I remembered her.

When I came back outside, the conversation had moved to women in the military. I had the Stars and Stripes on my lap.

“It’s a great idea,” Matt said. “In theory. A force multiplier. Paul and me, we’re civil affairs. Winning the hearts and minds, all that shit. Women work out in our branch. For the most part. But I’ve never seen a woman who could hang in a combat unit. You guys know better than me. Clerk jobs, personnel, finance. That works with women.” He paused. “They’re better than men in those jobs.” He nodded as if his concession showed his awakening.

Matt was tall and looked a bit like James Arness, the Sheriff on Gunsmoke. He was my friend, which was odd, because he was a lieutenant colonel. Officers, particularly field grades, did not socialize with sergeants. Once I asked why he didn’t hang with the other senior officers in our unit.

“I like NCOs,” he said. We were both in our forties, not unusual for the reservists in our branch.

Allen cracked a beer. “They don’t belong, not even in clerk jobs,” he said.

“You guys are in special ops,” Matt said. “I agree there’s no place for the ladies there. But in personnel units? In the rear? Why not? Let them keep stats. They do it better than the guys. Who pays your bills at home, Allen? You or your wife?”

“She does, but we live in England. It’s not Baghdad.”

Rex found his voice again. “You’d…trust a woman in a firefight…not to wag off when the shit hits the fan? It’ll fuck up the war effort. No one wants blonde hair and blue eyes in body bags.”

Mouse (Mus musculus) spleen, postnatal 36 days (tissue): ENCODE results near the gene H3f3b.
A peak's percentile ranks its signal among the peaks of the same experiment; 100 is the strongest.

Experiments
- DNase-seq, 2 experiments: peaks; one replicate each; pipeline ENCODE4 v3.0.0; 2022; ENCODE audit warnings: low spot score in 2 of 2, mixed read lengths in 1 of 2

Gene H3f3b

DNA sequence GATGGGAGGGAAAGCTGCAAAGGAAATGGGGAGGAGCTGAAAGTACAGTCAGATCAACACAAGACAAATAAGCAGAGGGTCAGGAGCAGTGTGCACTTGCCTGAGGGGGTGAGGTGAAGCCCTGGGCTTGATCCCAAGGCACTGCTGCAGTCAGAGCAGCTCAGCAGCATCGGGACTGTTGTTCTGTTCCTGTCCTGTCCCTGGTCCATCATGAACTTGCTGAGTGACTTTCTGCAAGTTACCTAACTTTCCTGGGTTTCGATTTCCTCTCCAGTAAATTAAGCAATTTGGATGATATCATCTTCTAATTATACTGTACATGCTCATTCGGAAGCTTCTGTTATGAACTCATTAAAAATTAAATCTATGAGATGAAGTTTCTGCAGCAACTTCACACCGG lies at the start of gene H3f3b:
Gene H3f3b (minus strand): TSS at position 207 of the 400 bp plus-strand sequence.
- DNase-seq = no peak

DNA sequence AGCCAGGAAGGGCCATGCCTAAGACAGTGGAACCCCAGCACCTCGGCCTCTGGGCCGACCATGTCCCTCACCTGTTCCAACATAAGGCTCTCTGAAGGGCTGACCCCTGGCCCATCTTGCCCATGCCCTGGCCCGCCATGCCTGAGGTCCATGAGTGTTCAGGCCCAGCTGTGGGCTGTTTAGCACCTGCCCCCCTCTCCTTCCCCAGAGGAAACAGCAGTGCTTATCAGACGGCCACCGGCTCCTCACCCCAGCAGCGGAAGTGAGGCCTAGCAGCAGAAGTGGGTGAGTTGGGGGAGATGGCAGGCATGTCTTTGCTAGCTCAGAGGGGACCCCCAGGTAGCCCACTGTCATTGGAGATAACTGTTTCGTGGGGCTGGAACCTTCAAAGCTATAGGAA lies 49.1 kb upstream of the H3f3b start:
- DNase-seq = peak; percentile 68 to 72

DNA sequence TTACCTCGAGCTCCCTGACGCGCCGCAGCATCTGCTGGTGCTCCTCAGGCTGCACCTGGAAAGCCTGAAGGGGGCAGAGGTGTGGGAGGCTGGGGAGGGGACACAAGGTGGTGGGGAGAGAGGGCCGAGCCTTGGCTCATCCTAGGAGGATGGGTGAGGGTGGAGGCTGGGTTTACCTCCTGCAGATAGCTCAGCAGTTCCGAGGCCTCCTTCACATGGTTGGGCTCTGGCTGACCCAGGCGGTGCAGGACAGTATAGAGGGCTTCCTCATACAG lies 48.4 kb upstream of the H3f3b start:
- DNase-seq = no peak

I remembered Nicole had amazing blue eyes.

“Hey, answer me this,” Allen said. “Where’s the front line?”

These three officers—two majors and one lieutenant colonel—had arrived in-country five months before. I was surprised how much bullshit banter passed between them.

I didn’t like this. The three were judging the capabilities of an entire gender and concluding women couldn’t hang. I had three daughters and considered myself a feminist.

“What about the Israeli military?” I asked. “There’s women in their army.”

“Come on, Paul,” Allen said. “You can’t believe that. I’ve heard that for years, but the Israelis never put women in combat. They use them as clerks, Matt’s plan in action. You really want a bird guarding your flank?”

“What pisses me off is the PC,” Matt said. “Nobody believes all the shit about women in combat. But they—politicians—keep peddling it. The women who push it, all those fuckin’ talking heads on TV? They don’t sign up.”

I stood quickly. “I can’t listen to this shit.”

I grabbed a Corona and walked off.

“What the fuck’s eating him?” Rex said as I was closing the door.

A half hour later, Mark came in with a beer. He would drink it lying in bed watching a movie on his laptop. He loaded a DVD.

“What was all that bullshit about?” he asked.

I sat up and turned on my light. “Take a look at that Stars and Stripes. On the fridge. The girl.” It was open to Nicole’s photo.

He held it under the light by his bed. “Nicole Bowen.” He studied my face. “You know her?”

“She sat next to me on the plane from Bragg,” I said.

Private First Class Nicole Bowen and I flew from Pope Air Force Base to Kuwait. Sixteen hours. The first thing I said to her was she could have the armrest between our seats, but she wouldn’t take it. “It’s yours, you’re bigger.” That was three weeks ago.